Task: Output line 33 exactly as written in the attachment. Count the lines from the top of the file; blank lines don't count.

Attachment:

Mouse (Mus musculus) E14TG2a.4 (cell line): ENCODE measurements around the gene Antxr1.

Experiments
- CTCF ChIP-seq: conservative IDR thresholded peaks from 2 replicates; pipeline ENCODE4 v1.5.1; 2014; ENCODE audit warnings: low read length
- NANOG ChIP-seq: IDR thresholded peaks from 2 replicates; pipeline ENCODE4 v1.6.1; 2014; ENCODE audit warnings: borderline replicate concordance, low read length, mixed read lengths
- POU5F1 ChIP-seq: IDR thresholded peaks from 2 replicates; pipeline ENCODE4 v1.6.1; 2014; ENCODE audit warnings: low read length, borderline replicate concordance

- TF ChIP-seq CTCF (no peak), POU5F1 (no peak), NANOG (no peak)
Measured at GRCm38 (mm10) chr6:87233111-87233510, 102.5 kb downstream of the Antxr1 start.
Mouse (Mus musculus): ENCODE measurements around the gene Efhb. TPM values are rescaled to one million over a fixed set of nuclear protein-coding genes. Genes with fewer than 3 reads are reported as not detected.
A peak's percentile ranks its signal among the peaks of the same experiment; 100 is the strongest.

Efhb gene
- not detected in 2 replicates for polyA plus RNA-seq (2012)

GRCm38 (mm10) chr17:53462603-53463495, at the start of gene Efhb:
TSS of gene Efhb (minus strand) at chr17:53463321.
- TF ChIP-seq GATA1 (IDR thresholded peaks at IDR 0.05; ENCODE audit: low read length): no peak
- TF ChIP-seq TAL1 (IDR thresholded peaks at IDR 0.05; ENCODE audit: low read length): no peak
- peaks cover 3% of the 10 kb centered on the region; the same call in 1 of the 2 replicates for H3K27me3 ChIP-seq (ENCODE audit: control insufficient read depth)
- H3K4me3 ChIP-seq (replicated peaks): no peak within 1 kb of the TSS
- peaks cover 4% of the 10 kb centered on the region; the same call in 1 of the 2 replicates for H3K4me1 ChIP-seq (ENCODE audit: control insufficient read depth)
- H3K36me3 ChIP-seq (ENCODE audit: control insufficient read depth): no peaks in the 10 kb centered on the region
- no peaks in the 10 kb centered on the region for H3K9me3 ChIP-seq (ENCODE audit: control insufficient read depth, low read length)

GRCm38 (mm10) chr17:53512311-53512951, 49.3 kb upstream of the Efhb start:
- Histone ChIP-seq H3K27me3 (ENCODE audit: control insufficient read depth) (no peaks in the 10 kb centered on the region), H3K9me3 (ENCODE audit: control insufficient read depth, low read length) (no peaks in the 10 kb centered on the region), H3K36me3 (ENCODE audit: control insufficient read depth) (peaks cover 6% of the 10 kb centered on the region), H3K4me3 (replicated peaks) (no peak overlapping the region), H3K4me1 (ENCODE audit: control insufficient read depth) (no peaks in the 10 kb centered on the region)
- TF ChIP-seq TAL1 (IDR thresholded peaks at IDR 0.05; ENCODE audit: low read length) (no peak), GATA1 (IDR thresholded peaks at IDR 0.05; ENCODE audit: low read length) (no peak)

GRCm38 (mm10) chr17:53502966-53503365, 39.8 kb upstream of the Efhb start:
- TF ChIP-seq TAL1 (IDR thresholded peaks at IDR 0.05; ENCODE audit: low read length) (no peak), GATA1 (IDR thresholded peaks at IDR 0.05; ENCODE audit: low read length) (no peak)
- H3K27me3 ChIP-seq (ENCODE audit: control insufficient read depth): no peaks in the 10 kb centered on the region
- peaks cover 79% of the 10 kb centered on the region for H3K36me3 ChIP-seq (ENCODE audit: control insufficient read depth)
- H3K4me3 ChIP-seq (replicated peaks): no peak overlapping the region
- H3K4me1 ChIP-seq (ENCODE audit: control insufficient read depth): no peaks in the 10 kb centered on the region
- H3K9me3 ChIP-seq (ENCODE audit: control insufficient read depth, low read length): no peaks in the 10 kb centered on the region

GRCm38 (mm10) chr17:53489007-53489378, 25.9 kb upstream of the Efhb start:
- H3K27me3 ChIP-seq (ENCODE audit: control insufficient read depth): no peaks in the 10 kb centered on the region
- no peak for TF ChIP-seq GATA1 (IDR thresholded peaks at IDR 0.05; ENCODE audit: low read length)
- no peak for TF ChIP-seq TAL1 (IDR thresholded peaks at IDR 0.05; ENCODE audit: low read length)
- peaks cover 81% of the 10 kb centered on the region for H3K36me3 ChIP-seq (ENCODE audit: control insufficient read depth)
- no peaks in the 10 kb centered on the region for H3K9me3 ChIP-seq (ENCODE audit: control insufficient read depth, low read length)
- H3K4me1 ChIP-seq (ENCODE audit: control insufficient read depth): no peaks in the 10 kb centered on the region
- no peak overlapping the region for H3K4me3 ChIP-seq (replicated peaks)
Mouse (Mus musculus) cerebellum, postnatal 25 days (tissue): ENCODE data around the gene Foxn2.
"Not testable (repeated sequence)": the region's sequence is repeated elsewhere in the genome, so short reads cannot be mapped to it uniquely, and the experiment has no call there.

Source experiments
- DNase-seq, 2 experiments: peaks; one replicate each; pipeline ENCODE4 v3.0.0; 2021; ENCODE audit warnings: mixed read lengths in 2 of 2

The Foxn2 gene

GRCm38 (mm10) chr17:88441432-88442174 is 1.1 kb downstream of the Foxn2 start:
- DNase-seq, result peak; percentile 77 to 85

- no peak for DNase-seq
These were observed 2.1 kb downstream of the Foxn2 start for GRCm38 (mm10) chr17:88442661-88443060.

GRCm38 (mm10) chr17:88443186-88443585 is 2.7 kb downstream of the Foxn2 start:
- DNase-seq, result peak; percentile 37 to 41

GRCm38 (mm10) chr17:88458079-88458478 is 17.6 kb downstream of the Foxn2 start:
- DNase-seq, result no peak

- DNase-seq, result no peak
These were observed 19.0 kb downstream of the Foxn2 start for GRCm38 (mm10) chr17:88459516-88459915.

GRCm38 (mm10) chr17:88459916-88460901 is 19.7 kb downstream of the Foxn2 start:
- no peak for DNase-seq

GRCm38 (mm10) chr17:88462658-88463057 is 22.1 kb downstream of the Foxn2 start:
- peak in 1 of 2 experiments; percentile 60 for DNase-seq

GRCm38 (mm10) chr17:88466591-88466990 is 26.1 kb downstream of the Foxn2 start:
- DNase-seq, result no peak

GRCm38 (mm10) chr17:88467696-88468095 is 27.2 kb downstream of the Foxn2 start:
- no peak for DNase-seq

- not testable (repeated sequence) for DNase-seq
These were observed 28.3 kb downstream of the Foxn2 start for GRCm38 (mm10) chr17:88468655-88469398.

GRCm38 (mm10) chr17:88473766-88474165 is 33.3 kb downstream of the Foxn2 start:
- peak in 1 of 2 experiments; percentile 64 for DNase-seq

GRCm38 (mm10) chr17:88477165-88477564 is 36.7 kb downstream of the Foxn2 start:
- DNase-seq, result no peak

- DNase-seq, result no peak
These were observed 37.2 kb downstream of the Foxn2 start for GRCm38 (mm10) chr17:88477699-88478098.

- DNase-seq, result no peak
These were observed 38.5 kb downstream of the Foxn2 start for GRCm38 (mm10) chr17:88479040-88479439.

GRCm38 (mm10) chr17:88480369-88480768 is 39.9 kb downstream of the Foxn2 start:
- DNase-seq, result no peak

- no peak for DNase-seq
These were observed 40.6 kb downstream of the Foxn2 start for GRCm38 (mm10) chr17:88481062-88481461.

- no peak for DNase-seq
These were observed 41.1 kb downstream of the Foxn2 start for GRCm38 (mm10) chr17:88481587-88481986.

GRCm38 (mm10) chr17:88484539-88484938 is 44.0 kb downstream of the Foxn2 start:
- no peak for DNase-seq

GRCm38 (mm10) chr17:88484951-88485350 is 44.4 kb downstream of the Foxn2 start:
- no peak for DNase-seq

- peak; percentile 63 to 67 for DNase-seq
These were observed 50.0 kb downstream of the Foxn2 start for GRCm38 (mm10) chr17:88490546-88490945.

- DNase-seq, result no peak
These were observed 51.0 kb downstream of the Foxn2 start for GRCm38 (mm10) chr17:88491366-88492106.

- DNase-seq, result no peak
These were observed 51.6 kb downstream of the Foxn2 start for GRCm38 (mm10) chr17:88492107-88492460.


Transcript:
- no peak for TF ChIP-seq GATA1 (IDR thresholded peaks at IDR 0.05; ENCODE audit: low read length)